SASKIA DE MELKER: At the heart of the film is bank founder Thomas Sung and his two daughters, Vera and Jill, who ran Abacus with him. The case against abacus began after the sung family discovered some loan officers had altered mortgage applications to fraudulently qualify some borrowers. The Sung family itself alerted financial regulators.

STEVE JAMES: They discovered the fraud that was going on among some loan officers and took action immediately to try to root it out. Initiated their own internal investigation and got rid of some more employees. And then were fully cooperating with the DA’s office because they thought the DA’s office was going to actually help them to root out any additional fraud that might be going on. So for them to then turn around and be indicted and be accused of endorsing and maybe even directing the fraud at the highest levels of the bank was just astounding to them. But I made it very clear to the Sungs, if we’re doing this film, we’re doing this film, and we will make every effort to present the case that’s against you.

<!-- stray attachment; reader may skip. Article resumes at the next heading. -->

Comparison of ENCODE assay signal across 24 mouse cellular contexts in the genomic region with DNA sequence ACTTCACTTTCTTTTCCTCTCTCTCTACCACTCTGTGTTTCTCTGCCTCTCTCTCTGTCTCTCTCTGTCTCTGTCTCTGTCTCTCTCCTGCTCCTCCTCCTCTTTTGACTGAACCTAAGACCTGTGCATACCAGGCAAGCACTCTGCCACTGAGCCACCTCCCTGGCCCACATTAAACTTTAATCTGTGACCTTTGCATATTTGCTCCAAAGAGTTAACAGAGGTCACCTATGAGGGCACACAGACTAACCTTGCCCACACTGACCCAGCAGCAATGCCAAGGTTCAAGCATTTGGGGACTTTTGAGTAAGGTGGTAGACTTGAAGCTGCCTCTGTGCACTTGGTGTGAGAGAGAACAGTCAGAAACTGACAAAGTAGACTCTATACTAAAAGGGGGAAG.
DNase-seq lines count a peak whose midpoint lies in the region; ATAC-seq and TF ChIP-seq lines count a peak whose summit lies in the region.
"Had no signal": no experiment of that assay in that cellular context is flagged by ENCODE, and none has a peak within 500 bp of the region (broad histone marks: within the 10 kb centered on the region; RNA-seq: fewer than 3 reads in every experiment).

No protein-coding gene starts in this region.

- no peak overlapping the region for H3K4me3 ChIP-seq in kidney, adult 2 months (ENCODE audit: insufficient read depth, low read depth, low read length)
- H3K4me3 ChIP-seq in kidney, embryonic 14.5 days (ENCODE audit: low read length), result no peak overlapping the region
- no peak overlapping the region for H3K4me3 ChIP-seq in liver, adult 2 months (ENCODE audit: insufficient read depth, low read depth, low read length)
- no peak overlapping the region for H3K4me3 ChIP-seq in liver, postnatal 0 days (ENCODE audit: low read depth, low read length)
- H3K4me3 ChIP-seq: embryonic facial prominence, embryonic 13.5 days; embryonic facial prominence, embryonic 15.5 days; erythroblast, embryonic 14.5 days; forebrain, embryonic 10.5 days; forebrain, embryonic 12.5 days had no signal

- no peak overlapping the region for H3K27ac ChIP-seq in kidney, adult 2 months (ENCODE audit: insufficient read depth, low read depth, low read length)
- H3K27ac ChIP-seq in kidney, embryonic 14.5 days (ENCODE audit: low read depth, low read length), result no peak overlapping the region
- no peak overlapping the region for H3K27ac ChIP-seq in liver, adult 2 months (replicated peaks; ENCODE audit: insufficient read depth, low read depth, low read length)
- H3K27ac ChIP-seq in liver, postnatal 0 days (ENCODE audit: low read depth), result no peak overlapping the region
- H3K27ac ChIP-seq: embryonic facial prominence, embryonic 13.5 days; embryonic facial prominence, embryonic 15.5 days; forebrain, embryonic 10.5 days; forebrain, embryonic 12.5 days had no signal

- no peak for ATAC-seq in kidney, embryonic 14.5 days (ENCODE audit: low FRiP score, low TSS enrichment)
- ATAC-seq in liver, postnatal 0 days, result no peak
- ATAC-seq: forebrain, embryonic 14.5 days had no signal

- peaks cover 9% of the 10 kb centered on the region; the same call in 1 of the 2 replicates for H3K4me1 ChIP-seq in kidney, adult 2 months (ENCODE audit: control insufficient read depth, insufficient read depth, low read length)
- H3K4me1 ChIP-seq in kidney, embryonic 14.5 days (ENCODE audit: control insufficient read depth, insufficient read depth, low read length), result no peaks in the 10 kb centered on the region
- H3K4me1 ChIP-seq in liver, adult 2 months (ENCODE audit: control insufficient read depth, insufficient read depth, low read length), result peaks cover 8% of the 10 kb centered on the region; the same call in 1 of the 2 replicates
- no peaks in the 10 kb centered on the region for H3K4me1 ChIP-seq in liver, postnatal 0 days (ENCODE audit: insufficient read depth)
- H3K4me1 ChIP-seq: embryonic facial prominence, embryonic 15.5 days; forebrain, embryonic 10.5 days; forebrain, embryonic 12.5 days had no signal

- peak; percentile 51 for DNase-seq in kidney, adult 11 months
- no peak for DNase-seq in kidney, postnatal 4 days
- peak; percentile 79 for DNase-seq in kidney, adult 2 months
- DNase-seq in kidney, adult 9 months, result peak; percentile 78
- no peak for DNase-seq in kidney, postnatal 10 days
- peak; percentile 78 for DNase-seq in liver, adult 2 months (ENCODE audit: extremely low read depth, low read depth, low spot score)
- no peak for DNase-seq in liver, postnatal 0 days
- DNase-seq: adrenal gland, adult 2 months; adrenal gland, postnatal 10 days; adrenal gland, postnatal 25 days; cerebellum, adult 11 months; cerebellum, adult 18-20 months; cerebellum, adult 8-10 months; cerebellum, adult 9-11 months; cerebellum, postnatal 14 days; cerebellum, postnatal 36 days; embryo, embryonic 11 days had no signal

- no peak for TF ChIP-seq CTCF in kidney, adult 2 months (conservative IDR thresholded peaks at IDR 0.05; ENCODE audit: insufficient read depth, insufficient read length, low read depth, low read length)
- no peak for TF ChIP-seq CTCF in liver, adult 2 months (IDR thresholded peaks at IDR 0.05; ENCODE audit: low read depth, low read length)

SASKIA DE MELKER: The film interviews several jurors from the bank’s trial and lays out the prosecution’s case against Abacus and 19 former employees.

CYRUS VANCE JR. In Abacus’s loan department mortgages were based upon false documentation. We have evidence of conspiracy, larceny, and systemic fraud.

SASKIA DE MELKER: Manhattan District Attorney Cyrus Vance Jr., did not give the Sung family the option to reach a civil settlement and just pay a fine…the type of deal offered to big banks who sold toxic home loan portfolios to investors.